Learn the most common costs of renting so you can be prepared and accurately predict your monthly expenses.
Are you a first-time renter thinking about renting an apartment or house? Or are you already a renter but want to better manage your finances? It’s important to consider all the associated costs of renting so you know what to expect and don’t run short of cash.
While some costs like monthly rent are obvious, others are not. To avoid financial surprises, know which costs of renting you can expect upfront and which are recurring — and then make a monthly budget to stay on top of your expenses.
Here are the most common costs of renting (besides monthly rent) to factor into your budget so you can be prepared and accurately forecast your monthly expenses.
While the list of up-front costs may seem overwhelming, you can take comfort in the fact that they are just one-time charges. Below are six up-front fees you can expect when renting a new place.
1. Application fee
Submitted along with your rental application, this non-refundable fee is paid to either the management company or your landlord. The money goes towards conducting background and credit checks to determine your eligibility as a renter.
Average cost: $40 – $100
2. Security deposit
Once you’re accepted as a tenant, you’ll be asked to submit a security deposit — money used as proof of intent to move in and care for your rental. If there are any damages to your apartment at the end of your lease, landlords will deduct the cost of repairs or cleaning from your deposit. If your apartment remains in good condition, you can expect to receive your security deposit back in full approximately two months after vacating.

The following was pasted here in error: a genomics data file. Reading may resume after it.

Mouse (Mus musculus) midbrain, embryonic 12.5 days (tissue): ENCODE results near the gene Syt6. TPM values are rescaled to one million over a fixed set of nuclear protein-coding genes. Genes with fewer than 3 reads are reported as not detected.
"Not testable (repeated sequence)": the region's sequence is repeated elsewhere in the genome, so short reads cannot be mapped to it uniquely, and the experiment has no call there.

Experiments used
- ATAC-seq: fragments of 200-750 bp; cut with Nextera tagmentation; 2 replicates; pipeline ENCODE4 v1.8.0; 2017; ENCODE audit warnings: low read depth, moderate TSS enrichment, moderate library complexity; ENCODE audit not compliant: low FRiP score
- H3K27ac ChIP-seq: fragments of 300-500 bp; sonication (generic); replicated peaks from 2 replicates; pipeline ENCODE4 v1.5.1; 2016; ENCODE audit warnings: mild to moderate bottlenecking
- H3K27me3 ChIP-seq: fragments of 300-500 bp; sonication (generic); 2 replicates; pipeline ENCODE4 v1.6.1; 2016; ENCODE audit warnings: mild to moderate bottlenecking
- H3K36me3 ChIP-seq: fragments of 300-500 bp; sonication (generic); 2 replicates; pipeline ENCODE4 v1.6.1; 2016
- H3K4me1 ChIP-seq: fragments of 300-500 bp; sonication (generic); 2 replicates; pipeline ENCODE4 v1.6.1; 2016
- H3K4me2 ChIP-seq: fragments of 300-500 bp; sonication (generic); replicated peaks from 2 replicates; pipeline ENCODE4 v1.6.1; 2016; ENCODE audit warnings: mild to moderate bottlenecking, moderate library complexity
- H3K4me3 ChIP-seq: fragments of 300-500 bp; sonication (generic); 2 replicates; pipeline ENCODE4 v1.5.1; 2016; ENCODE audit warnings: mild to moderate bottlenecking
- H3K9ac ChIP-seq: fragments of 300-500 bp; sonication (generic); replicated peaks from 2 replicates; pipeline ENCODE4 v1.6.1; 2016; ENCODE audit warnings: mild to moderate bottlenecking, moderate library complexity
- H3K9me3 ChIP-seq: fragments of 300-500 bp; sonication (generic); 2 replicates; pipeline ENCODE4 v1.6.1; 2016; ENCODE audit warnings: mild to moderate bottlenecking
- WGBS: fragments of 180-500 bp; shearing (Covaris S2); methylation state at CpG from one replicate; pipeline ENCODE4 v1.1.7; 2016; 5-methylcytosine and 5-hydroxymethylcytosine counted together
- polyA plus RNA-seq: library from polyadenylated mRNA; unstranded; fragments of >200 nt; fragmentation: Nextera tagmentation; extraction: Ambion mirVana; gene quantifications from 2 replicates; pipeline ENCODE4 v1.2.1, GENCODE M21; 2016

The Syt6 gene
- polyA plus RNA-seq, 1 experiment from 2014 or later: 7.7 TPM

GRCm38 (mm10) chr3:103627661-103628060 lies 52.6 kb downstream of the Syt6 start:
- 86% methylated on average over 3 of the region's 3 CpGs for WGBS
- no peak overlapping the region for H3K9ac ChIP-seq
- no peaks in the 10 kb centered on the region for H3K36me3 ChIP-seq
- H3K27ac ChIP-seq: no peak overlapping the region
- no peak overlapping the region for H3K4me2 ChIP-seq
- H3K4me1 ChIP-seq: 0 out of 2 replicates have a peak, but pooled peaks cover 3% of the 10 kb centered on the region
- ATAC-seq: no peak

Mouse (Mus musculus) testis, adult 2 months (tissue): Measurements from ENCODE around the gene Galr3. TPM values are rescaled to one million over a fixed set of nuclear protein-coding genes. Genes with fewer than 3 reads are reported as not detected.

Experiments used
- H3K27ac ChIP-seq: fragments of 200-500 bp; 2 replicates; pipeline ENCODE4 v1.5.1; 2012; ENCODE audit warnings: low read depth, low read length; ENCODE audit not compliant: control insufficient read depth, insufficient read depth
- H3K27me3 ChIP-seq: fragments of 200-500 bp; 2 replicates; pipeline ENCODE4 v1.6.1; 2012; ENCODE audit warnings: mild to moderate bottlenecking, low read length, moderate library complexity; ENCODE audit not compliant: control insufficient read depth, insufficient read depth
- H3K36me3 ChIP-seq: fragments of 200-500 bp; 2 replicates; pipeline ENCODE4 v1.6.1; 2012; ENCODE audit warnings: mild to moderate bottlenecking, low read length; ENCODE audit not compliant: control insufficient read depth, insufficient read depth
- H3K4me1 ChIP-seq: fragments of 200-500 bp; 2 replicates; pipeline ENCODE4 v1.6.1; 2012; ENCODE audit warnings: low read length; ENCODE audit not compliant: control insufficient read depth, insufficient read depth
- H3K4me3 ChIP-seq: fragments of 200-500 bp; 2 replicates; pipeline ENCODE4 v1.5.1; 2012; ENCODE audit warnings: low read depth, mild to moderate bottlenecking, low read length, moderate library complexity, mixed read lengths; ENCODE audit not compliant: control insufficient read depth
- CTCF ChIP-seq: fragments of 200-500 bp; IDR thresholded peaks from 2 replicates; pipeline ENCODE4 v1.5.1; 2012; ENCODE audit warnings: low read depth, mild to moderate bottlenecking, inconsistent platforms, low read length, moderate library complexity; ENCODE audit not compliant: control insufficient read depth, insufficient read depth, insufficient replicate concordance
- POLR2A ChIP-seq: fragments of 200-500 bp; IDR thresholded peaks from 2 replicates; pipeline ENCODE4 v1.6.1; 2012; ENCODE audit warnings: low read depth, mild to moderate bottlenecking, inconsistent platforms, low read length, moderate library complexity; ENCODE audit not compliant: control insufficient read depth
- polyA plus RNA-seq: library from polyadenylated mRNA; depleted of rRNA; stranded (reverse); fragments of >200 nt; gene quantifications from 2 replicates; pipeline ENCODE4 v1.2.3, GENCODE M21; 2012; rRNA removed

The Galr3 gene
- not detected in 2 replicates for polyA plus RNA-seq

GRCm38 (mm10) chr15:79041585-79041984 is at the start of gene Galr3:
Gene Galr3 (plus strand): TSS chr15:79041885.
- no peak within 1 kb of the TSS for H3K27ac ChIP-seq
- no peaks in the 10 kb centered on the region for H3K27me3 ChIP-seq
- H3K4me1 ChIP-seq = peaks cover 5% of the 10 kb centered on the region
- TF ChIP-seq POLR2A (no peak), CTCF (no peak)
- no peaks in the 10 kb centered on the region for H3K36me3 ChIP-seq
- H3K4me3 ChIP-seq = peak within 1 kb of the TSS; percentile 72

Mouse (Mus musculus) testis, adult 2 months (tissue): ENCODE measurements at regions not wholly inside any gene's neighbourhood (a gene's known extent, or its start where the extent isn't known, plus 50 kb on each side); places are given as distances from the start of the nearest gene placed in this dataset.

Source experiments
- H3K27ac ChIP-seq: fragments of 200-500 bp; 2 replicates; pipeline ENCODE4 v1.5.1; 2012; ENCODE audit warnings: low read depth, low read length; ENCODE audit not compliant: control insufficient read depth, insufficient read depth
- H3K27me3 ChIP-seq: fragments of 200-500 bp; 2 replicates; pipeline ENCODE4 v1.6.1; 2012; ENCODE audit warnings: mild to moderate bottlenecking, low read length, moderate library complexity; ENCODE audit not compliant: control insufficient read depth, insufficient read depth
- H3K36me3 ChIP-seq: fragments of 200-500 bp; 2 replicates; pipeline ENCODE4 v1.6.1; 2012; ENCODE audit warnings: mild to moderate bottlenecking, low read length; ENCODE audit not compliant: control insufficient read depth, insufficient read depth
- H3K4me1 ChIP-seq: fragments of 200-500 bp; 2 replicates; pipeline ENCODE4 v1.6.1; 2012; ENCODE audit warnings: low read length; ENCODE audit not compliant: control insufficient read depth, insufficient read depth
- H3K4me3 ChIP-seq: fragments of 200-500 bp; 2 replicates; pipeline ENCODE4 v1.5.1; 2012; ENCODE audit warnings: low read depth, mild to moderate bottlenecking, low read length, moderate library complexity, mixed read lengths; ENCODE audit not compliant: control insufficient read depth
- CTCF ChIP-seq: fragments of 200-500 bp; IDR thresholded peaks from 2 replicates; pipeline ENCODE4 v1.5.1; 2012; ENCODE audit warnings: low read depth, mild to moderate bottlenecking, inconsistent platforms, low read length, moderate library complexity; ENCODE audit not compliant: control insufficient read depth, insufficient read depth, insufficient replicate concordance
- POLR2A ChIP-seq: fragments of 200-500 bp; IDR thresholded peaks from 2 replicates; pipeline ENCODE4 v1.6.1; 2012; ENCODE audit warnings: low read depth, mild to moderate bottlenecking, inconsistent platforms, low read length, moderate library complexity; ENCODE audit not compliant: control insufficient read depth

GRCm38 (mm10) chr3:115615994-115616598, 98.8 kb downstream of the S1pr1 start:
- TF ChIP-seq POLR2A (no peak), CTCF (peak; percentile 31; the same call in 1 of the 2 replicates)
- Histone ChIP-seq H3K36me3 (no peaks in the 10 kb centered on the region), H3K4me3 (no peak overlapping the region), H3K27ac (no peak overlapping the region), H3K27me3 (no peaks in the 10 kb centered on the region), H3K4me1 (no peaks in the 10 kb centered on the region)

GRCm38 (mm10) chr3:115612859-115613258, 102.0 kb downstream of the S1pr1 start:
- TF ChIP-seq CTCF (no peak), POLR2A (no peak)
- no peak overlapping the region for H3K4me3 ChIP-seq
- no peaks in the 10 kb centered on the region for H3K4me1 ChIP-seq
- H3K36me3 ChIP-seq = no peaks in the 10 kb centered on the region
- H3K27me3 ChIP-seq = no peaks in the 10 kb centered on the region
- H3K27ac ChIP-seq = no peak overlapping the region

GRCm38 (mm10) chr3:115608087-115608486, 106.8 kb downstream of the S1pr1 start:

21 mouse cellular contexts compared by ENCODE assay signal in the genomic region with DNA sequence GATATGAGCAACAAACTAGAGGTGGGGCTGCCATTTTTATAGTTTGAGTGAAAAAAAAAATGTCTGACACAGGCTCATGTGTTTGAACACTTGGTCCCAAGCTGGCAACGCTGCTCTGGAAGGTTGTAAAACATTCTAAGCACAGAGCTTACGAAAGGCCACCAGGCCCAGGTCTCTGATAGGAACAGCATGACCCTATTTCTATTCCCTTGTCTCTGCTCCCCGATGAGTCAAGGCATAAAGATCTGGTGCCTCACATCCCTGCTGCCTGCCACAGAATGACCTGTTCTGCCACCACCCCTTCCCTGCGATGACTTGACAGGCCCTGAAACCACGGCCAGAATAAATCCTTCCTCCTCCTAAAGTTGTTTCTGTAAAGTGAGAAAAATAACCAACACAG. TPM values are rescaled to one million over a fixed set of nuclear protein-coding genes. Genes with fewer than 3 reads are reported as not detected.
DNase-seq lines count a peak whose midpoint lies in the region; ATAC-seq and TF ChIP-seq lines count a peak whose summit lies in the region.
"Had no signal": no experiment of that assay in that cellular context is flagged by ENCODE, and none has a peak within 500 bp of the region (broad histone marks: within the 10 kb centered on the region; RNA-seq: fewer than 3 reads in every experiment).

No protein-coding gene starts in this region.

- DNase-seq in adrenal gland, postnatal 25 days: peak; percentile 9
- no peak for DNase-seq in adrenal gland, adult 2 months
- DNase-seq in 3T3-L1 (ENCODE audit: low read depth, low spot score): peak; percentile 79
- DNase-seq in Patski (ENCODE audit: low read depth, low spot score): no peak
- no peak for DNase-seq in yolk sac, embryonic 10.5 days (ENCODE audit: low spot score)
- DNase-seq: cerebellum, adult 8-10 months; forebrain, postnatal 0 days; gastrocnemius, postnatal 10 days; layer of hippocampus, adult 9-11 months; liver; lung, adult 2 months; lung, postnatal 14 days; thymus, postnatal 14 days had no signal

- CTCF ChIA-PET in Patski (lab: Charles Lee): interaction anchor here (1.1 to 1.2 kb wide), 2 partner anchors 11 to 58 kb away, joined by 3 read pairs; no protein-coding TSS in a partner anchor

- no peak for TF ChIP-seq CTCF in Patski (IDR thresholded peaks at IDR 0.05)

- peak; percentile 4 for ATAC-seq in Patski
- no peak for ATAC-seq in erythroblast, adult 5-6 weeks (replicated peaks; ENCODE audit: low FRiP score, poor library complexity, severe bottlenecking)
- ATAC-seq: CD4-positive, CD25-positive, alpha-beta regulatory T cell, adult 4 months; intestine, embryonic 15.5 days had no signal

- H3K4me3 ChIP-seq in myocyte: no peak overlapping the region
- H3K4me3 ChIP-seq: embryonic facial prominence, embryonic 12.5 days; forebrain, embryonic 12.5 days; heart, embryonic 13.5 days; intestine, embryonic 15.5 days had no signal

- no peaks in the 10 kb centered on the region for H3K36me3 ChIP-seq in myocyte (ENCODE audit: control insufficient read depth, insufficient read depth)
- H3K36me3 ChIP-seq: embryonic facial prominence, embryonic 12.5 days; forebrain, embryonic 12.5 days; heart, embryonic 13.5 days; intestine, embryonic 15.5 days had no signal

Average cost: One month’s rent
3. First and last month’s rent
After signing a lease, you may be asked to pay the first and last month’s rent up front. This covers your landlord in case you default or fall behind on your payments. For this charge and your security deposit, be sure to review your local tenant laws to confirm what’s allowed in your area, and if there are any limits to what landlords can charge up front.
Average cost: One or two months’ rent
4. Pet fee or deposit
If you have pets, many landlords charge an additional deposit. This payment is due at the start of your tenancy and used to cover any property damages to the rental caused by your pet, such as holes and scratches on the floor and walls, flea infestations, stains, or broken appliances. Pet fees are one-time, non-refundable charges, while pet deposits are treated like security deposits and must be returned at the end of the lease, less any expenses.
Average cost: $50 – $500
5. Elevator fee
If you’re moving into a large apartment building or condo complex, you may be required to pay an elevator fee to use the elevator on move-in day. Some management companies or landlords charge this fee for elevator access, while others require it to cover costs of efforts to prevent damages to the elevator or common spaces during the moving process.